American citizen. (Butler, Butler County, Pa.) 1863-1872, December 23, 1863, Image 1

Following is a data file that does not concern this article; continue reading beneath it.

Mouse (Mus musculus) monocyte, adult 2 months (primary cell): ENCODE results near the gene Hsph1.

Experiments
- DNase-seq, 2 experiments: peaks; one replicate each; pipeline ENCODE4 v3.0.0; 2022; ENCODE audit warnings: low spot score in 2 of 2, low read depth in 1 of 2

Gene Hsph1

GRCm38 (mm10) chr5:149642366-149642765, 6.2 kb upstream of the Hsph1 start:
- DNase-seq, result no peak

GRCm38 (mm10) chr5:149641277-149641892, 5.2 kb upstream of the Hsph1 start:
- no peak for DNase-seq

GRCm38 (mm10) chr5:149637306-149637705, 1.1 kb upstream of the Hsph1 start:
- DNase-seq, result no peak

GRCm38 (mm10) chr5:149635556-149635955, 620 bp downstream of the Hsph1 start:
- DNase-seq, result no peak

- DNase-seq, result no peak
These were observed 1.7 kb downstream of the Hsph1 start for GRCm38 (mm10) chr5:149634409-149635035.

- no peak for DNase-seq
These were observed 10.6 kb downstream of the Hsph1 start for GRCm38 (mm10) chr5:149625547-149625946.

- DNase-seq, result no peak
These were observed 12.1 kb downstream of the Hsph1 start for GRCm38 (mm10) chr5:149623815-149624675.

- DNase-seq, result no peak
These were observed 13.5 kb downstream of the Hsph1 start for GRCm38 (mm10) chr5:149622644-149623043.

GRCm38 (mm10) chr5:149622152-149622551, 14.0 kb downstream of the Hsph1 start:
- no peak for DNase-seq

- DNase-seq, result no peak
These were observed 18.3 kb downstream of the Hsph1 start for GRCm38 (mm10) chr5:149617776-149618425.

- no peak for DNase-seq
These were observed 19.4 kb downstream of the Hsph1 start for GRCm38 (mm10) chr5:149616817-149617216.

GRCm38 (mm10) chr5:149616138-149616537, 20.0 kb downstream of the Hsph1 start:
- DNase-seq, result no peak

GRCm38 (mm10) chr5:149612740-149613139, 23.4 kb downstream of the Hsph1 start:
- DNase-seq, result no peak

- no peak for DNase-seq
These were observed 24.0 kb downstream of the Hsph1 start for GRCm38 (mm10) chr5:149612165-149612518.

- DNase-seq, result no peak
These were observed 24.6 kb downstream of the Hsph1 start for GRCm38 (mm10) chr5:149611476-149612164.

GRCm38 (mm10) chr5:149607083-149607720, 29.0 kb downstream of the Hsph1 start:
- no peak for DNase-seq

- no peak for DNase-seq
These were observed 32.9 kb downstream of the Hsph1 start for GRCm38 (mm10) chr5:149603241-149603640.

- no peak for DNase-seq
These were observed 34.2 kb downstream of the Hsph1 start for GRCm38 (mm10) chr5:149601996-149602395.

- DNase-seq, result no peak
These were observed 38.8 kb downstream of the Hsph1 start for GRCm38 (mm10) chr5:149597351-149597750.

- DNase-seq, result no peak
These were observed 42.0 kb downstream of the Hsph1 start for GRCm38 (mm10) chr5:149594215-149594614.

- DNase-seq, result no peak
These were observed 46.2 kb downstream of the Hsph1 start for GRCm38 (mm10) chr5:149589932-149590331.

VOLUME 1. -i. • THE AMERICAN CITIZEN, II pnhllaheri erery Wedne»l»y In lh» borough "112 Butler, by THOMAS BOWS»O**C. K. ASDMSOS ™ Main Opposite to Jark'» Hotel—office lip stairs 111 the brick Tormerlv accupici by Kli Yotter, a* ft store TKRMH: —SI 50 ft year, if paid in tuirance, or within the first six month*: or'f'2 if not paid until after tlie t-xj.inv "lion of the first Hi* months. • BATKOOH Anrrtmsiso: —One wjnure non., (ten line" or UM.) three inner!lon* *■ Kvery snl»«o,|uenl insertion, per square Business cards of 10 lines or loss for one year, Inciil illnir imper. ' Card of in lim* or less 1 year without paper * '«• X< eolnmn for six months ' 'JV for one year i^rt, column for six months 1? " % column for one year 1 column for six months r; 1 column for one year - 80 ™ Fsom the Sew Vork Tribune. The Southerner at Home. [from the Journal of a Northern Travelerou Horseback.] MISSISSIPPI. Yesterday I met a well-dressed man upon the road, and inquired of him if he could recommend me to a comfortable place to pass the night ? "Yes, lean," said he ; "You stop at John Watson's. He is a real good fellow, and his wife is a nice, tidy woman; he s got a good house, and you'll be as well taken care of there as any place I know. " What I am most concerned about is a clean bej," said I. you are safe for that there." j So distinct a recommendation was un t usual, and when 1 reached the house lie had described to me, somewhat before nightfall. I of course stopped to solicit entertainment. In the gallery sat a fine, stMwart man, and a woman who in sine and figure match ed him well. Smite ruddy, lat children were playing on the steps. The man wore a full beard, which is very uncommon in these parts. 1 rode ton horse-block, ucai the gallery, and asked if 1 could be ac commodated for the night? "Oh. yes. you can stay here if you can get along without anything to eat; we don't have anything but once a week. " Well. you look as if it agrees with you, I reckon I'll try it for one night." " Alight, then. sir. alight. Why,you came from Texas, didn't you? Your rig looks like it,"he said"as I dismounted. " Yes, I've just crossed Texas, all the way from the Rio Grande.' " Have you. though ? Well. I'll be right glad to hear something of that country." He threw my saddle and bags across the rail of the gallery, and we walked together to the stable. " I hear that there arc a great many Germans in the western part of Texas.' lie said presently. " There arc a great many; west of the Guadeloupe, more Germans than American born." '• Have they got many slaves ?" "No." "Well, won't they break off and make a Free State down there, by and by?" " I should think it not impossible that they might." "I wish to God they would; I would like right well togo and settle there if it was free from slavery. You see, Kansas and all the Free States are too far North for was raise.l in Alabama, and I don t want to move into a colder climate ; +>ut I would like togo into a country where they hadn't got this curse of slavery." lie said this not knowing that I was a ; Northern man ; greatly surprised, I asked, " What are your objections to slavery, sir.' " Objections ! The first is here (strik ing his breast): I was brought up in a nigger State, una have always been used to it, but I could never bring myself to like it. Well.sir, I know slavery is wrong, and God 'll put an end to it. It's bound to come to an end, and when the end does come, there'll be woe in the land. And, instead of preparing for it.and trying to make it as light as possible, we are doing nothing but making it worse and worse. That's the way it appears to me, and I'd rather get away from here bofore it comes. Then. I've another objection to it.l don't like to have slaves about me. Now, I tell a nigger togo and feed your horse ; T never know if he's done it unless I go and sec; and if he didn't know I would goand see. and would whip if I found he hadn't fed him, would he feed him? He'd let him starve. Pre got as good niggers as any b>dy, but I never can on them; they will lie and they will steal, and mke advantage of me in every way they dare. Of course they will, if they arc slaves. Lying and stealing are not the worst of it. J've got a family of children, aud I don't like to have such degraded beings round my houie while they are growing up. 1 know what the consequences are to chil dren growing up among slaves." I here told him that I was a Northern .man, and asked if he could safely utter «uch sentiments among the people of this •district., who bore the reputation of being among the mostcxtreme and fanatical dev .otees of slavery. " I've been.told a hun .dred times I should be killed if I were •not more prudent in expressing my opin ions; but, when it comes to killing, I'm as good as the next man, and they know it. I never came the worst out of a fight since I was a boy. I never am afraid to speak what I think to anybody. I don't think I ever shall be." " Are there many persons here who have as bad an opinion of slavery as you have?" AMERICAN CITIZEN. "I reckon you never saw a conscientious man who had been brought up among slavery who did not think of it pretty much as I do—did you?" "Yes, I think I have, a good many." " Ah, self-interest warps men's minds wonderfully, but I don't believe there are many who don't think sometimes—it's im possible, I know that they don't." Were there any others in this neigh borhood, I asked, who avowedly hated slavery? He replied that there were a good many Mechanics, all the mechanics he knew, who felt slavery to be a great curse to them, and who wanted to see it brought to an end in some way. The competition in which they were constant ly made to feel themselves engaged with slave labor, was degrading to them, and they felt it to be so. There was a good deal of talk now among them about get ting laws passed to prevent the owners of slaves from having them taught trades, and to prohibit slave mechanics 'from be ing hired out. He could go out to-mor row. he supposed, anil in the course of a day get two hundred signatures to a paper alleging that slavery was a curse to Mis sissippi, and praying the Legislature to take measures to relieve them of it as soon as practicable. He knew a poor, hard working man who was lately offered the services of three negroes for six years each if he would let them learn his trade, but he refused the proposal with indigua tion. saying he would starve before he helped a slave to become a mechanic. He considered a coersive government of the negroes by the whites, forcing them to labor systematically, and restraining them from a reckless destruction of life and property, to be necessary. Of course he did not think it wrong to hold slaves, and the profits of their labor were not more than cuough to pay a man for look ing after them—not if he did his duty to them. What was wrong was making slav ry so much worse than was necessary. Ne groes would improve very rapidly, if they \9ere allowed any considerable measure of the ordinary incitements to improvement. He knew hosts of negroes who showed ex traordinary talents, considering their op portunities for mental devclopement: there were a great many in this part of the coun try who could read anil write, and calcu late mentally, as well as the general run of white men who had been to schools.— There were Colonel 's negroes, some fifty of them ; they were almost as free as any people in the world, and he did not suppose there were any fifty more con tented people, perhaps. They were not driven hard, and work was stopped three times a day for meals; they had plenty to eat, and good clothes; aud through the whole year they had from Friday night to Monday morning to do what they liked with themselves. Saturdays the men gen erally worked in their patches (private gardens), and the women washed and mended clothes. Sundays, tlicy nearly all went to Sunday-school the mistress taught, and to meeting, but they were not obliged to; they could come and go as they pleased all Saturday and Sunday; they were not looked after at all. Only on Mon day motning. if there should be any one missing, or any one should come to the field with ragged or dirty clothes, lie would havb to be whipped, lie had of ten noticed how much more intelligent and sprightly these negroes were than the common run; a great many of them had books and could read and write; and, on Sundays, they were smartly dressed, some of them better than he or his wi<S ever thought of dressing. This was from the money they made out of their patches, working Saturdays. Well, then, there wtre two other plant ations near him, in both of which the ne groes were turned out to work at half past three every week-day morning—l might hear the bell ring for them—and frequently they were not stopped till nine o'clock that night. Saturday nights the same as any other. One of them belong ed to a very religious lady, and on Sun day morning at half-past nine she had her bell rang for Sunday-school, aud after Suu day-school they had a meeting, and anoth er religious service after dinner. Every negro on the plantation was obliged to at tend all these exercises, and if they were not . dressed clean they were whipped.— They were never allowed togo off the plantation, and if they were caught speak ing to a negro from any other place, they were whipped. They could all of them repeat the catechism, he believed, but they were the dumbest, and laziest, and most sorrowful looking negroes he had ever seen. As a general rule, the condition of the slaves, as regard their material comfort, is greatly improved within twenty years.— Otherwise, he did not know that it had. It would not be a bit safer to turn them free, to shift for themselves, than it would have been twenty years ago. Of this he was quite confident. Perhaps they were "Let us have Faith that Right makes Might; aiTd in that Faith let us, to the end,dare to do our duty as we understand it"~ A - LINCOLN BUTLER, BUTLER COUNTY, PA., WEDNESDAY, DECEMBER 23, 1863, a little more intelligent, knew more, but they were not as free, not as much accus tomed to work and contrive for themselves, as they used to be, when they were not fed and clothed nearly as .well as now. Except by the excessive and incessant labor required of them on some planta tions, he did not think slaves were often treated with unnecessary cruelty. It was necessary to use the lash occasionally.— Slaves never really felt under any moral obligation to obey their masters. Faith ful service .was preached to them as a Christian duty, &nd they pretended to ac knowledge it, Wit the fact was they were obedient just so far as they saw they must be to avoid punishment; and punishment was necessary, now and then, to maintain their faith in their master's power. He had seventeen slaves, and he did not sup pose there had been a hundred strokes of the whip on the place for a year past. lie asked if there were many Ameri cans in Texas who wore opposed to slave ry, and if they were free To express them selves. I said that the wealthy Ameri cans there we're all slaveholders themselves —that their influence all went to make slave servants fashionable, and labor by whites disreputable. They were all parti sans of slavery, and there were a great many miserable, ignorant and desperate fellows whom they could employ or en courage to bully down anything that was given the name of Abolitionism. " Hut, arc there not a good many Northern men there?" he asked. The Northern men,l replied, were chiefly merchants or specu lators, who had but one idea, which was to make money as fast as they could ; and as nearly all the little money there was in that country was in the hands of the large slaveholders, they never lflst'an opportuni ty to establish their reputation as zealously loval to the institution. If that was the way of tilings there, he said, there was not much chance of its be cominga free State.l thought the chances were against it, hut if the Germans con tinued to flock into the country, it would rapidly acquire all the characteristic social features of a free-labor community, having an abundance and variety of skilled labor, a home market for a variety of crops, den ser settlements, and consequently nioro abundant social, educational and commer cial conveuicneies. There would soon be a numerous body of small proprietors, not so wealthy that the stimulus to personal and active industry would have been lost, I but yet able to indulge in a good many luxuries, and to give employment to nu merous tradesmen, mechanics and school teachers, and the laborers who were not land-holders would be intimately involved in all their interests with them ; the two classes not living dissociated -from each other, as was the case generally in the South, but engaged in a constant fulfill ment of reciprocal obligations. If snob a character of society could once be firmly and extensively established before the country got to be much taken up with these little independent negro kingdoms, which had prevailed from the beginning in every other part of the South, 1 did not think any laws would be necessary to prevent slavery. It might be a slave State but it would be a free people. We had an excellent supper, the bread being wheat of his own raising, the first plantation-grown wheat that I have met with. He said this was an excellent wheat-growing country if people took any pains with it. He always grew a little more than he used in his family. His crop had never been less than twenty bushels per acre, and he had once raised over thirty without manuring or especial pains-taking. He had grown wheat weighing sixty six pounds to the bushel. There was a good market for wheat as it was rarely raised in that vicinity. Cotton, however, was ordinarily a more profitable crop, es pecially since a railroad had lessened the expense of wagoning it to market. Judg ing that events in Europe were likely to lessen the demand for cotton,he had planted but little thi3 summer, giving his labor chiefly to corn. On coming from my room iu the morn ing my host met me with a hearty grasp of the hand. " I have slept very little with thinking of what you told me about Western Texas. I think I shall have to go there. If we could get a free State in this elimaic, I believe it would soon be the most prosperous in the Union. What a disadvantage it must be to have your ground all frozen up and to be obliged to fodder your cattle six months in the year, as you do at the North. I don't see how you live. I think I should like to buy a small farm near some town where I could send my children to school—a farm that I could take care of with one or two hired men. One thing I wanted to ask you : are the Germans learning English at alt V " Oh, yes; they teach the children En glish in their schools." " And have thev good sbhools T" " Wherever thev have settled a't all closely they have. At New Braunfels, they employ American as well as German teachers, and instruction can be had in the classics, natural history, aud the higher mathematics." When I lelt, ho mounted a horse and rode on with me some miles, saying he did not often find an intelligent man who liked to converse with him on the question of slavery. It seemed to him there was an epidemic insanity on the subject. It is unnecessary to state his views at length. They were precisely those which used to be common among all respectable men at the South. I have recently received a letter from him, in which, after alluding to the excitement which the Kansas ques tion has produced, lie says he thinks a considerable change of sentiment has oc curred from reflection, stimulated by the discussion of Kansas affairs. He is fully determined togo to Western Texas, and reckons that 10 families, and 30 single men would go with him if there was a prospect that free servants and laborers could be hired there and negroes be kept away. lam sorry to say that, since the outbreak of the Know-Nothing pestilence, which was extremely rancorous in Texas, the German immigration has almost en tirely ceased, and tho discouragement of two failures of crops leaves little reason to expect its revival. The country will soon, probably, be occupied by the slave labor withdrawing from Missouri, and the German population,dispirited and dispers ed, lose all its respectable qualities. A slaveholding country cannot support towns, and without towns or village communities, the maintenance of varied, intelligent in dustry, is impossible. The Germans will relapse to boors or progress to ruffians. As we rode, an old negro met us, and we greeted him warmly. lie observed to me that he had never uttered his senti ments in the presence of a slave, but in some way all tho slaves in the country bad, he thought, been informed what they were, for they all looked to him as their special friend. When tliey got trouble they would often come to liinPW* advice or assistance. This morning, before I was up, a negro came to him from some miles distant, who had been working for a wjiite man on Sundays till lie owed him three dollars, which, now the negro wanted it, lie said lie, could not pay. He had given the negro the three dollars, for he thought lie could manage to get it from the white man. He confirmed the impression I had formed of the purely dramatic and decep tive character of what passed for religion with most of the slaves. One of his slaves was a preacher aud a favorite among them. He sometimes went to plantations twenty miles away —even further—on a Sunday, to preach a funeral sermon, making jour neys of' fifty miles a day on foot. After the sermon, a hat would be passed round, and he sometimes brought home as much as ten dollars. He was the biggest rascal, the worst liar, thief and adulterer on his place. THE RUI.INO PROPENSITY. —Success in the allotted or chosen walk of life is the passion, the ruling propensity, in every condition of society. And it is as potent in the cottage as in the mansion—the stu dio of the author and artist as the office of the merchant—the theatre of pleasure as as the sanctuary of prayer. It is, in short, the motive power that creates and holds together nations, strengthens the bonds that maintain communities in subjection to law and order, gives a stimulus to the func tions of the brain, and imparts consistency and usefulness to the natural selfishness of every human creature. It is the presid ing jjenius of labor in all its branches, and in both its aggregate and individual ef forts tenaciously strives to compel the phantoms that dazzle the imagination to give place to those realities which tempt both body and soul to take some path or another that will ultimately lead to the promised land—the glittering, fruitful, and luscious Canaan of our respective, every day longings. This, in general terms, is the condition symbolized as prosperity; and to he acquisition of which, in all its varied/orms, mankind apply themselves with marvelous devotion. A HAPPY RETORT.—A few days since, during the trial of a case of assault and bat tery in the Superior Court in this city, a lawyer, who is fond of quoting Latin, used the expression, "Nihil fit;" whereupon his witty opponent, assuming a grave and in dignant expression of countenance, said to the jury that as "Nihil" was not a party to the action, either as the assaulter or the assaulted, it made no difference whether "St" or not, or where, or when, or for what purpose, or with whom, he fought. This happy '-turn" threw the judge, jury and spectators into a fit of hearty laughter, and so disconcerted the quoter of foreign tongues that he could not even make use of his own. WHITH TZ It. BT ALICE CART. * All the time my soul Is calling, "Whither, whither do I go?** Fur my days like leave* are fulling , Front my tree of life below. Who will come and be my lover 1 Who in strung enough to save, Now that lam leaning over The dark silence of the grave? Who will linger to environ With a smile tliartiwful place- Leaving 'Death the lid of iron Tender kisses on my face! Wherefore should my soul he calling, "Whither, whither do I go?" For my days like leaves are falling , In the hands of God, I know. As the seasons touch their ending, As the dim year* fade and fleo, Let me rather still be sending B<>me goal deed to plend fir me. Then, though none should stay to weep me, Lovedike. within the shade, He will hold me, He will keep me, And I will not be afraid, Even that dread time that's coming, Hut will hide mi- In 111- power, • And death find my heart there, humming Like a bee within a flower. WIT AXi» WISDOM. KK(IARI) the interests of others, as well as your own. THK Trials of life are the tests which ux certain how much gold there is in us. THK mercy of man is to bo just, the justice of woman is to he merciful. GENUINE politeness is the first-horn off spring of generosity and modesty. LITERATURE is a garden, books arc par ticular views of it, and readers arc visi tors. THE intoxication of danger, like that of the grape, shows us to others, but hides us from ourselves. HE submits himself to be seen through a microscope who suffers himself to be caught in a passion. DELIBERATE with caution, but act with decision, and yield with graciousncss, or oppose with firmness. TIIE best cough mixture: A suit of warm clothing, mixed with plenty of air and plenty of exercise. WHY are crows tho most sensible of birds?— Because they never complain without cuws. TF motives were always visible, men would ofteu blush for their most bril liant actions. A WARNING.—It is said that the peo ple who dine on colt steak arc subject to night-mare. » " I know by a little what a great deal means," as the gardncr said when he saw the tip of a foxe's tail sticking out of a hollow tree. PEOPLE who take cart loads of medi cine every day, they imagine they are go ing to be sick, are the fools upon whom the quacks feed and fatten. " I have an idea in my head," said a noodle to his companion. " Have you ? Then, keep it there —it may be some time before you get another." " I REPEAT," said a person of question able veracity, " that I am an honest man." " Yes—and how often will you have.to repeat it before you believe it yourself?" IT is said some babies are so small that they can creep into quart measures. But the way in which some adults can walk into such measures is astonishing. GOLD watches, guitars, pianos, looking glasses beyond a certain size, and dogs arc to be placed under schedule A, and taxed, internally and eternally. CHARLES LAMB'S opinion of water cure is, that "it is neither new nor wonderful; for it is as old as the deluge, when, in my it killed more than it cured !" PRENTICE tells the truth in a nut-shell when he says we arc not fighting theSouth crn States or any other States. We are fighting the rebels. That's all. A young man will compliment his sweet-heart by telling her that her breath has the perfume of roses without being ashamed that his own has the stench of whisky and tobacco. "JOE, what makes your nose so red ?" " Friendship." "Friendship! How do you "lake that out ?" " I've got a friend who is very fond of brandy, and as he is too weak to take it strong, I've constituted myself his taster." THE question has been asked why it is considered impolite for gentlemen togo into the presence of ladies in their ihirt sleeves, whilst it is considered in every way correct for the ladies themselves to appear before gentlemen without any sleeves at-aff! " How old are you ?" said a judge to a German arraigned before him. " I am dirtj." " And how"old is your wife?"— " Mine wife is dirty-too." '• Th6n, sir, you are a very filthy couple, and I wish to have nothing further -to do with either of you." AN absurdity is anything advanced by our opponents contrary to our own opin ion or practice, or above our apprehension —and therefore a term very liberally used, it being applied in exact proportion to our ignorance. An Irishman in a Telegraph Office. " An' is this House's telegraph ?" ask ed a Hibernian the other day as he en tered the office in the Traveler buildings. On being informed that it was, a dialogue ensued, of which the following is as near as verbatim report as our reporter was able to obtain: Pat—ls Misther House in ? Clerk—No. I attend to business here. Pat—Och, do ye? Well can ye send to mc brother Mick, in Now York ? Clerk—Yes. Have you got your mes sage written ? Pat—o, bother! Divil a need of givin' Mick a message in writin', at all at all.— Jist give him this five dollar bill, sure, for tu help pay tho fine the blackguards put u|>ori him. Clerk—But we cannot send money by telegraph. Money must go by mail. l'at—Shure but what 'nd 1 go hvy male for? An isn't it three pecks of illcgant nude 1 have in the house already? Clerk—No. You don't understand. I mean by" post. Pat—Post is it ? In a lotther ? An' ye can't send it by the telegraph ? Clerk—No. All we can do is, if you .have a message, we can send that. That is, we can charge the wire with electrici ty and make it write in New York what ever you wish. l'at— Make, it right, is it! Well, now, be dad, that's tho thing finthirely. Just make it right with Mick, and here's the five dollars, avick ! Clerk (slightly vexed.) —Wo can do nothing of the sort! I mean We write— print the words you want to say to your brother ill New York. l'at— (scratching his head with a puz zled heir) —If you can do that, just be af ter discoorsin' wid him soon as ye like! Clerk—But you must write the message you wish to send upon this bit of paper. Pat—Och ! bad luck to jt! I haven't tho gift o' writin' at all, sure! (Here the clerk arranges his paper, and prepares to write the message for Pat him sel.) Clerk—What's your brother's name ? Pat—Mick. Clerk—And what is his other name? Pat—Same its my own. Sure we're brothers. Clerk—l know that. But what is he called. Pat—What is lie called ? Oh in the owld counthy they called him "Shil lelah Mick," bccase of the mighty fine taste he had atswingin' that bit of a twig; and uany's the sconce lie cracked like an old tea-pot, when— Clerk (exasperated)—l don't "are what they called him in Ireland. Give me his other name. It is " Mick" what ? Pat—Och, botheration, no! Mick Watt is my cousin, as lives in the county- Kerry, and been dead these five years— heaven rest his sowl ! Clerk—Confound it! Can't you tell me your brother's other name ? He has one besides Michael hasn't he ? l'at—O, yes! Sliurc why didn't ye tell mc that's what ye wanted before—for faith, as sure's my name is Pat Finncgan you should have been towld the family name of my ancesthers, begorra! Clerk—Ah ! Finnegan's the name. Pat—No, jewel— Mirk Finnegan. Div il an R. Finnegan is there in the family, savin' Rory. He is 'listed for a soger. Clerk proceeds to write a message to " Mick," as dictated by Pat, after which he counts, the words in the dispatch, and says: " Here are eighteen words. The first will cost you forty cents, and the oth ers twenty-four, making sixty-four cents in all." v Pat—o bother the first tin works! shure Mick'll never miss 'em. Send the last. Clerk—We can't do that. You must pay after cents at any rate. Pat—Sorru a bit can Ido that. Shure ye may tell Mick that the r'ason of his gittin' no message from me, was owin' to the occasion of the money it cost, an' that'll explain the rason of his not hearin' from mc at all. (Exit Pat anathematizing the " dirthy wire machine of a tilegraph ;" and follow ed by a not over friendly ejaculation from the Clerk in attendance.) — Traveler. DEATH OP A GREAT MAN.—Wheh a great man dies, then has the time come for putting us in mind that he was alive. Biographies, sketches, criticisms, charac ters, anecdotes, reminiscences, issue forth ys from opened springing fountains; the world, with a passion r. hotted by impossi bility, will yet awhile retain, yet awhile speak with, though only to the unanswer ing echoes, what it has lost without reme dy p thus is the last event of life often the londest; and real spiritual apparations (*ho have been named men), as false,im aginary ones are fabled to do, vanish in thundor. " Fine feathers make fine birds"— except when applied with tar. NUMBER 3. Aotive Women. As a rule it maybe remarked, that noisy women do much less than they seem to do, and quiet women often do more. But it does not follow that all quiet wumen are active; on the contrary six out of ten are indolent, and work only on compulsion.— Indolent women have their good point*, and one of the most valuable of these is their quietness. It is a great luxury in domestic life : but perhaps it is a luxury which is too expensive for a poor man, unless he can get it combined with activ ity. The wife of a poor man, no matter what his profession or position, ought to be active in the best sense of the word. Sheought to rule her house with diligenoe, but make no boast of it. Iler managing powers ought to bo confined to her own house, and never be sent out to interfere with her neighbors. Iler activity should be kept healthy, by boing exercisod on important matters chiefly, though tho tri fles must not bo disregarded. A woman who will make herself unhappy because the usual custom of cleaning the house on Friday is, on a particular occasion, inevi tably infringed, is inadequate to perceive the difference between the lesser and the greater. Some active women, who pride themselves on their housekeeping, seem to forget that the object in keeping a house is, that human beings may be accommo dated in it; the Role idea seems to bethis, that the object of keeping a house is that tho house may be kept in a certain form and order, and to the maintenance of this form and order thoy sacrifice the comfort the house was established to secure. Much ' active women are pests to society, because they want sense to direct and control their energies. A 1 fkaHTy T'al'Oll.—After all, what a capital, kindly, honest, jolly, glorious thing a good laugh is? What a tonic! What a digester! What an exerciser of evil spirits! Better than a walk before breakfast or a nap after dinner. How it shuts tho mouth of malice, and opens flic brow of kindness ! Whether it discover!, the gums of infancy or age, tho grinders of folly or the pearls of beauty; whether it racks the sides and deforms tho counte nance of vulgarity, or dimples the visage, or moistens the eye of refinement in all its phases; and on all faces, contorting, re laxing, overwhelming, convulsing throw ing the human form into the happy, shak ing and quaking of idiocy, and turning the human countenance intosomethingnp propriatc to Bill Button's transformation —undfir every circumstance and every where, a laugh is a glorious thing. Like a ''thing of beauty," it js a l: joy forever." There is no remorse in it. It leaves nothing—except in the sides, and that goes off. Even a single, unparticipated laugh is a great affair to witness. But it is seldom single. It is more infectious than scarlet fever. You cannot gravely contemplatea laugh. If there isonc laugh er, apd one witness, there are forthwith two laughers. And so on. The convul sion is propagated like sound. What a thing it is when it becomes epidemic. A KEEN ANSWER.—In the days of Queen Elizabeth a scholar happened to bo in disgrace with Iler Majesty, but he managed to secure the good office* of one who was in high favorat the Court, ( with a view to regain his position. The time arrived when he was to be prcscntcjl to the Queen again. " Well," said tho Queen, ,- I understand you are a great scholar. Shall I ask you one question ?" " Anything madame,"said he, " that lies within the compass of my understanding to resolve you, I will." " Howmany vow els are there?" said the Queen. " That, your Majesty," replied the scholar, "is ea«y known ; but as you have asked me I must needs answer. Five." " Which of these five could best bo spared ?" "Not any of them, madams," replied he, "without damaging the language." " Then," retorted Her Majesty, " I will tell you differently. We, for our part, can best spare u" (you.) ELOQUENCE ! —lt is a great pity that the press cannot afford to Lave reporters constantly in court to gather up and pre serve the sweet gems of literature, that often fall from the lips of lawyers in sum ming up cases to the jury. One specimen : "Gentlemen of the jury, if I stole that watch, shouldn't I have carried it off in my pocket; wouldn't you, gentlemen?— wouldn't any consummate fool have done so?"— Janesvillc Standard. FIRST IMPRESSION OP A RAILROAD Dr. Ruff, speaking of tho railroads that have recently been constructed from Cal cutta, says that some of tho old, incredu lous Bra Wins in Bengal, when pursuad ed to be eye-witnesses, have been seen knocking their "foreheads in a sort of ago ny, and exclaiming, as the mighty train rolled swiftly along, that India himself, their god of tho firmament, had no such carriage as that. tUT Instead of saying things to make people stare and wonder, say what will withhold them hereafter from wondering and staring. This is philosophy :to make remote things tangible, common things ex tensively useful, useful things extensively common, and to leave the least necessary for the last. I have always a suspicion of sonorous sentences. JSrWhy is a man making love to a married woman, like a sheriff levying on the wrong man's goods ? Because he ia the victim of a misplaced atrirhnmt.